By the time you get this you will probably have quit Zubick’s, unless he talks you into talking a vacation instead. Since you complain little in your letters I don’t know what brought things to a head. But whatever you have decided is quite all right with me. I am not particularly enthused about society pictures. In fact my only real objection to your leaving is that I knew what your darkroom was like there and could always imagine you in it. Now, until I get more letters, I cannot even picture your routine. I hope you get another photographic  job. While it would be nice for you to be working with Carmen at Boeings, I think you would enjoy yourself more messing with chemicals, developers, and sensitized paper. 

I think that something should be done to bring the matter of Jean’s [Elliott] presence to an end. There is not point of your living under nervous pressure both at work and at home. Obviously it is not working well to have her with you. So can’t I write a gentle letter hinting that she would be much more comfortable in San Francisco, Salem or Savannah?
Tonight, John Hazen joined Jack and me in our evening tea and, probably because of a bit of high school reminiscing, the conversation got onto the general subject of education.
Hazen is pontifical as a Pius in his approach to any discussion and his rumbling voice and slow “Well…now…I…don’t…know…that…that…is…right” after each statement by someone else infuriates Jack. Jack started out to bait him by saying that education in Germany is probably superior to that in the U.S. Hazen snapped it up with the slow positiveness of an old bass taking a moth and from there the subject went for afield. I kept trying to bring them back long enough to get definitions, but it was never settled whether Hazen was referring to education as assimilation of facts or creation of an attitude, and whether Jack thought that an individual indoctrinated with both a love of the classics and a hatred of other races could be considered better education than a man with far fewer facts and a little more tolerance. Somewhere along the line Jack began to take the intellectual game we were playing seriously. He became quite intent in defending his position that political and racial bigotry in education does not necessarily hamper the capacity of the students for scientific studies. At last he jumped up and stomped out, apparently angry with John. It will be a good thing when Jack gets his furlough. He has been up here two years now. But boy how I will miss him.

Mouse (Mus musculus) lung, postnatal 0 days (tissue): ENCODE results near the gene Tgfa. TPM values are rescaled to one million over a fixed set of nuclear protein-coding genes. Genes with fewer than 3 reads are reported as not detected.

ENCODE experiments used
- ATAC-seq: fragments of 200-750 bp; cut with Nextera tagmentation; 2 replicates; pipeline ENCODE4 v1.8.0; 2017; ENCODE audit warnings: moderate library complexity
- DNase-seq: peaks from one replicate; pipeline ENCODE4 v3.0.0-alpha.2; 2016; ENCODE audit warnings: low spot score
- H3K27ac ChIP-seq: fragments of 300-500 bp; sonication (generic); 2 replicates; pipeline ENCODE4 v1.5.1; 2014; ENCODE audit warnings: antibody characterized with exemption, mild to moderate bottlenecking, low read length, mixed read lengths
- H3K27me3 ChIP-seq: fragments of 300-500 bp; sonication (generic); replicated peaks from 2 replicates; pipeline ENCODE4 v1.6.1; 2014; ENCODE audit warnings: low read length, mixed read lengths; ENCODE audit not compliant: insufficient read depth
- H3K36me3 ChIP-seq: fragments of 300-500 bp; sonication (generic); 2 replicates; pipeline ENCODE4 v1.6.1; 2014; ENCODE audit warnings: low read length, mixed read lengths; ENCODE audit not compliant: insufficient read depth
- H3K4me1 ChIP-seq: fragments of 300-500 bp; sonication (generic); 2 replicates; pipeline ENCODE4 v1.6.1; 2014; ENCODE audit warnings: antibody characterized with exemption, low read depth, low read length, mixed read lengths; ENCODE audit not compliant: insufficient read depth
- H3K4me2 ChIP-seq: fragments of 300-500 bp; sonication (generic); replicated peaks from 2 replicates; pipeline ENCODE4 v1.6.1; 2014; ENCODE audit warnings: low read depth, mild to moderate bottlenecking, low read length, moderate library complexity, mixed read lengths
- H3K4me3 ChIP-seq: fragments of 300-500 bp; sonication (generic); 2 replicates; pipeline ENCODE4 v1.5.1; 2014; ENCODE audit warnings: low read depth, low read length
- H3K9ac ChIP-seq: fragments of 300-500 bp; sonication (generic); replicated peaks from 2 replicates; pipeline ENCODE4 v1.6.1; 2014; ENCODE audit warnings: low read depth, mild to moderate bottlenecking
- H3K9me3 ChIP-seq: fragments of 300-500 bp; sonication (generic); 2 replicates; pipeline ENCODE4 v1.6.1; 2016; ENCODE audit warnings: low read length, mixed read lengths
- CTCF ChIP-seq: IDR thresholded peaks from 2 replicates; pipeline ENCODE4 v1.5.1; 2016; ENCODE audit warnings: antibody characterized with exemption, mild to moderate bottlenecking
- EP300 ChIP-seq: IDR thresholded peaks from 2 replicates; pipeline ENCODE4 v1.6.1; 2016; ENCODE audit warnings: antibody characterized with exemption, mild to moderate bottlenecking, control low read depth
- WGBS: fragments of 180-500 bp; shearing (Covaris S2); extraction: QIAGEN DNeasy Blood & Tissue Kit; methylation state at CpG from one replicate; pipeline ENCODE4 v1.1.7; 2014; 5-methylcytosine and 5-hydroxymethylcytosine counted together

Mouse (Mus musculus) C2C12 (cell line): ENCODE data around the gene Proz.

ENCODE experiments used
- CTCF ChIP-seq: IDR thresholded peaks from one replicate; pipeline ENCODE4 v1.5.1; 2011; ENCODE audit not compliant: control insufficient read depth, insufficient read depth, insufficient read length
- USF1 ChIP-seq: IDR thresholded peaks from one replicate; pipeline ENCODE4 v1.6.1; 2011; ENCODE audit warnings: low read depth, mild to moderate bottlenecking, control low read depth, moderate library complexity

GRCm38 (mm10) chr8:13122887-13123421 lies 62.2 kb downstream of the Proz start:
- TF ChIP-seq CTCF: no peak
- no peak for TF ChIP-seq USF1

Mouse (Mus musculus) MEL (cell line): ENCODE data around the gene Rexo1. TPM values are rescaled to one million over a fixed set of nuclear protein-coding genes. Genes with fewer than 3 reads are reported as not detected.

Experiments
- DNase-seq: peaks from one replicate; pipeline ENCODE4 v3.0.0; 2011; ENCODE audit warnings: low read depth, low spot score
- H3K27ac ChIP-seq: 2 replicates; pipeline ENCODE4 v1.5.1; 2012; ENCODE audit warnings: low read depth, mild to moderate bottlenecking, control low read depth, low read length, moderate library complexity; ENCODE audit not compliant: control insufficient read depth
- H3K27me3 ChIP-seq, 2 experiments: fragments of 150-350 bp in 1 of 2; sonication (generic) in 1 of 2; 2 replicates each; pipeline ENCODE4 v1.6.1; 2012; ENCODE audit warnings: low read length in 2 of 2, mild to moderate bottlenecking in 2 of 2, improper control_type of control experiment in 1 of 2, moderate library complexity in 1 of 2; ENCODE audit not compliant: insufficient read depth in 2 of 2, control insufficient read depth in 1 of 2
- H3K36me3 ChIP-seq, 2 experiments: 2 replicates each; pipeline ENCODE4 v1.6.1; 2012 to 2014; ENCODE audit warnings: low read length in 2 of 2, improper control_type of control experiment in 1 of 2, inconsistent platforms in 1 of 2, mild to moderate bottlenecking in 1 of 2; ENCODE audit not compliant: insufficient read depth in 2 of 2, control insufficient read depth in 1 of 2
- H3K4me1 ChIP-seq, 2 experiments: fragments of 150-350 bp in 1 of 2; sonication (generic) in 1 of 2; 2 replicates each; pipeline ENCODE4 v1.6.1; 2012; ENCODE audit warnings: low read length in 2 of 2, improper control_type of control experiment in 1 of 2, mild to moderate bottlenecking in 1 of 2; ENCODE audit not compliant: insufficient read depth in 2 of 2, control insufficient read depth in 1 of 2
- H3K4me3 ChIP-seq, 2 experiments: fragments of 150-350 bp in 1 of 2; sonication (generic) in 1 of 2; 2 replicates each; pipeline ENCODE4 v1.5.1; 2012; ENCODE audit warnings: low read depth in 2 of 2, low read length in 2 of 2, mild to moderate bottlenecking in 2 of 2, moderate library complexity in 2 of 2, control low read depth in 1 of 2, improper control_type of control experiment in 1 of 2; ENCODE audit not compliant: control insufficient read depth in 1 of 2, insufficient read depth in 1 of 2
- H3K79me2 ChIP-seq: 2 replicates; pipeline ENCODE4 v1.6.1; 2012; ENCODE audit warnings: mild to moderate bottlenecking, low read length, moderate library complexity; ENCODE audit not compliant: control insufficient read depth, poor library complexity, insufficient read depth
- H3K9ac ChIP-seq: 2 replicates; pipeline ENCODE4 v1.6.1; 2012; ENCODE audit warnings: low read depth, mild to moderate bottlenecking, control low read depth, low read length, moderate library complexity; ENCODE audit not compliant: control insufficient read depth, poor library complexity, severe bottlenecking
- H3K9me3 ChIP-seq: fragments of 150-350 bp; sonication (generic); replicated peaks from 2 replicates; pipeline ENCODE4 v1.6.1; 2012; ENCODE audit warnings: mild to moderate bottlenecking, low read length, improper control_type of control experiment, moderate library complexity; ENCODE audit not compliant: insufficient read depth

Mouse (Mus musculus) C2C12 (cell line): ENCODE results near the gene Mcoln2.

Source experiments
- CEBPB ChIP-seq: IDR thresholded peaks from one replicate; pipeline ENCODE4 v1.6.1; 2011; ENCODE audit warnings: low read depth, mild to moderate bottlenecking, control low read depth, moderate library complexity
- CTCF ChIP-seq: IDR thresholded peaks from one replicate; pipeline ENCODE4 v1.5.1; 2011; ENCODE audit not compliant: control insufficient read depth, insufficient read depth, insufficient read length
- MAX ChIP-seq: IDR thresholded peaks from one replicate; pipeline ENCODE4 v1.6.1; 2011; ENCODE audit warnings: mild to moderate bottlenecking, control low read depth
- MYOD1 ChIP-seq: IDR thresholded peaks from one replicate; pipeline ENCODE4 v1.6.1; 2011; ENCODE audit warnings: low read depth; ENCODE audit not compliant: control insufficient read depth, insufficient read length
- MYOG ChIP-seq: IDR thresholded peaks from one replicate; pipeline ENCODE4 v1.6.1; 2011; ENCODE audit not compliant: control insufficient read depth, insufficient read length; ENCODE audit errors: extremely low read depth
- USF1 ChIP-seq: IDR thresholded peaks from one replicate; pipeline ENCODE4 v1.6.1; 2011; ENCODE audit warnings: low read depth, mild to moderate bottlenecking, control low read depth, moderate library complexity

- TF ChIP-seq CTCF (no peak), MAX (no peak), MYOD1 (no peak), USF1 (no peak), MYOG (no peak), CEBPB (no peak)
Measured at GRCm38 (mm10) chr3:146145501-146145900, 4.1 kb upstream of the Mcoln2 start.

Your letter today asked what I think about the nomination of Truman as VP to run with Roosevelt. Well I’ve already told you about my lack of enthusiasm but intention to vote for Roosevelt anyway. I intend to cast a write in ballot for Wallace.

To me it looks like another of Roosevelt’s smart political tricks. He wrote a letter backing Wallace so that he could not be accused of running out on him after forcing him down the throats of the convention four years ago. But he would not follow through with any pressure other than the letter. And he put the tab on Truman as number two, which was practically an invitation for the convention to go that way after the first ballot.

Paul Robeson and Henry Wallace: 1948 Democratic Convention
As a political candidate Wallace is dead as a dinosaur, but there is a strong possibility that FDR will appoint him to some rather good post in the government after the election. Roosevelt has so far taken pretty good care of former New Dealers. But the whole thing rather sticks in my craw. Politics, like Spam, is an easy thing to get too much of. 

Sometime when you have nothing else to send for the week, please ship up my Bulgarian fur hat. The fellows say you need something over your ears here in winter and that cap should not only be warm but sensational.. Also if Bill is still around ask him to check up in the mailing room and see that my APO number has been changed in Seattle because I still have not received any magazines direct. All of them have been forwarded from APO 980. Also in some package please enclose my copy of “The Prince and the Discourses.”

About the job again, Nunny. I am awfully glad that you are going to be able to take a vacation. The most important thing of all is your health. I want you to be in shape to paddle me down the Mississippi.

You are much loved, little one, and so are your letters.